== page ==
Satellite Reign: tactical action in a cyberpunk city

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"The environment artist is having a field day," says Satellite Reign lead, Mike Diskett, and it's no wonder. Satellite Reign is described by its 5 Lives as the "spiritual successor to Syndicate Wars," a tactical, squad-based RPG set in a dystopian futuristic city ruled by warring corporations. It's a city of eternal rain, streetlights, noodle bars and augmented rogues that draws inspiration from Blade Runner, Neuromancer and the the cyberpunk canon.

It also has an exciting, open-ended structure. "It's like the whole game is sidequests," says Diskett, "but with a storyline that is revealed through emails that you encounter, and the data you get to access throughout the game." As you go about your business doing deals for shady black market weapons dealers and dodgy backstreet surgeons, you gradually uncover an underlying narrative that puts your team in competition with the sinister ruling corporation. Diskett was lead programmer and producer on Syndicate Wars, and has worked on open worlds for Rockstar North and Mucky Foot. His passion for open environments and emergent narrative is hardwired into the project.

It's a city of eternal rain, streetlights, noodle bars and augmented rogues

"One of the things I really hate about computer games is when they're linear, and when they're scripted. When you can tell that you've just walked into a bounding volume and you've triggered an event and it's going to happen every time you do that, and everybody's playthrough is going to be exactly the same," he says. He describes the pleasure of avoiding missions in GTA to wreak havoc instead. "That's what I like to do in Satellite Reign. In creating the whole world, you're creating systems that can interact, and that the player can interact with."

Those systems are centred around VIPs—characters that have the knowledge or access that you need to complete a mission you've found. In a dark future full of hackers, militarised clones and organised crime, there are various ways to convince these marks to help your cause.

"There's a hijack thing where you can hijack into their neural networks and take control of them. You might take control of someone and walk them in and get them to return their keycard so you can use their keycard to enter a secure facility, or you can blackmail them. There's bribery, and there's threatening them.

"Blackmail requires that you have some blackmail material. Threatening them can involve directly threatening them with a weapon, or having the ability to threaten them through a third person, like finding a character's wife and holding them hostage."

Here Satellite Reign's ambitions surpass Syndicate's. Violence was your best weapon in the 1997 game, which resulted in what Diskett describes as a "kind of flat" experience. "All you can really do is kill people. We want to give more ability to interact with people in the world. That's why the classes got introduced, to give you more variation in what you do in the world, and how you interact with everybody and how you go through and complete your objectives."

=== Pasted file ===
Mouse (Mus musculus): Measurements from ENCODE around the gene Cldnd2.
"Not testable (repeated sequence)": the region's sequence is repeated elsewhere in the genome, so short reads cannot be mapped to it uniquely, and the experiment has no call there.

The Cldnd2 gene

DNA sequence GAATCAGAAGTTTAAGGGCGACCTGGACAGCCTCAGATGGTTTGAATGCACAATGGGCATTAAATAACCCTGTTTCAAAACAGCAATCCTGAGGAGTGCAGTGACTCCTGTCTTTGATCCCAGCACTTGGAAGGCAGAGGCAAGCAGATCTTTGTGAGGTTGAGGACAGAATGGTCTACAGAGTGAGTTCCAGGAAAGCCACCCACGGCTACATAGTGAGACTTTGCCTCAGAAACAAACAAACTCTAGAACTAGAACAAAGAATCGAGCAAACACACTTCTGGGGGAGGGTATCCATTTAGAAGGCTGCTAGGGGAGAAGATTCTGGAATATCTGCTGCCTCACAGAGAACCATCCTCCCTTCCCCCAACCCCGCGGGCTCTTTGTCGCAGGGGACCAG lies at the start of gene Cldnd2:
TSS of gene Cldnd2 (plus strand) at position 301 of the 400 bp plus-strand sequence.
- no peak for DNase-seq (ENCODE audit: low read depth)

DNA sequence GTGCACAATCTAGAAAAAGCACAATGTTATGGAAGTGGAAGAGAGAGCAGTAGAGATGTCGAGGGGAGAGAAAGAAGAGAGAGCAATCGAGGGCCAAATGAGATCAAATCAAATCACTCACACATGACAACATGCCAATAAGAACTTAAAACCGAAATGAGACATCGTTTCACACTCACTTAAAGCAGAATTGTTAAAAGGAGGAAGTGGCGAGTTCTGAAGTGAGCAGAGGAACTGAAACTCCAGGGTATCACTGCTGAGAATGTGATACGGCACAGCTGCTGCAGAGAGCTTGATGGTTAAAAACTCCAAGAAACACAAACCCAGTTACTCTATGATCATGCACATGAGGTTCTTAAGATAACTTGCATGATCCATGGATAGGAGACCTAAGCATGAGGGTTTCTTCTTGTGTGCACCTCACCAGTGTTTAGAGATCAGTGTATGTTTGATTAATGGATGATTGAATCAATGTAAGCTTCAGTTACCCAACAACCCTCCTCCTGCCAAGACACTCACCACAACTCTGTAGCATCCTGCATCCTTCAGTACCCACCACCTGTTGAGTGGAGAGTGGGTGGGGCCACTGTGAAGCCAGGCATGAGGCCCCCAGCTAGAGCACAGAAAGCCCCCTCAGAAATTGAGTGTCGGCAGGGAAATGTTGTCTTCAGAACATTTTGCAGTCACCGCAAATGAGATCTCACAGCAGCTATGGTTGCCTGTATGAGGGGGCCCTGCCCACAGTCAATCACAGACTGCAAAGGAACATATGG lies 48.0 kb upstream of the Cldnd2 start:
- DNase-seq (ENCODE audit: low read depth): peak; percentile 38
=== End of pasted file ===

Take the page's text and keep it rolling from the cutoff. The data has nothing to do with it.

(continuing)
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You control a squad of four clones that can be upgraded as your reputation grows. If they're melted by bank security or meet the wrong end of a gangster's club they can be resleeved in a new body. Fortunately, their unique skills survive that process, which means your soldier will retain his competence with firearms, and your assassin can still become invisible and dispatch guards with his blade.

As classes level, their roles diverge and overlap. Your supporting medic can deploy shields and attack drones, and your assassin can become a sniper. You deploy this tailored ability set against well-guarded facilities full of roaming guards and camera systems, which your hacker can burrow into, of course. A secondary vision mode highlights hackable machines and their respective terminals to allow for non-violent infiltration.

VIPs, mission-givers and objectives are spread throughout four large city sectors, heavily guarded by the city's corporations. You earn access to each sector gradually as you grow more powerful, but Diskett is keen to make sure that progression doesn't straight-jacket players. "In terms of mission design, I'm really bored of playing missions when everything's spoon-fed you," he says. "It's like 'go kill someone' or 'go get the briefcase' and you're told explicitly what to do. We're making it much more that the missions are in the city to be found."

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It's this that interests me most. The promising early videos show a world I want to investigate, complete with wavering streetlight reflections and neon storefronts. The team used prototype builds of Satellite Reign to produce its early promotional shots for its successful Kickstarter charge. Diskett sounds only slightly disappointed that the playable build "can only manage about ten thousand" rain particles in a given moment. It's a big test for the Unity engine, especially considering Satellite Reign's open-ended structure, but it's also a chance for Diskett and 5 Lives to return to the 1997 game he worked on and bring it closer to Bullfrog's original vision. "What we were trying to do with Syndicate was create a Blade Runner game, a Blade Runner universe, and we're still very much trying to recreate that world with that detail."

Playable alpha builds are just around the corner for backers, and we'll have some hands-on impressions for you soon.


Tom stopped being a productive human being when he realised that the beige box under his desk could play Alpha Centauri. After Deus Ex and Diablo 2 he realised he was cursed to play amazing PC games forever. He started writing about them for PC Gamer about six years ago, and is now UK web ed.
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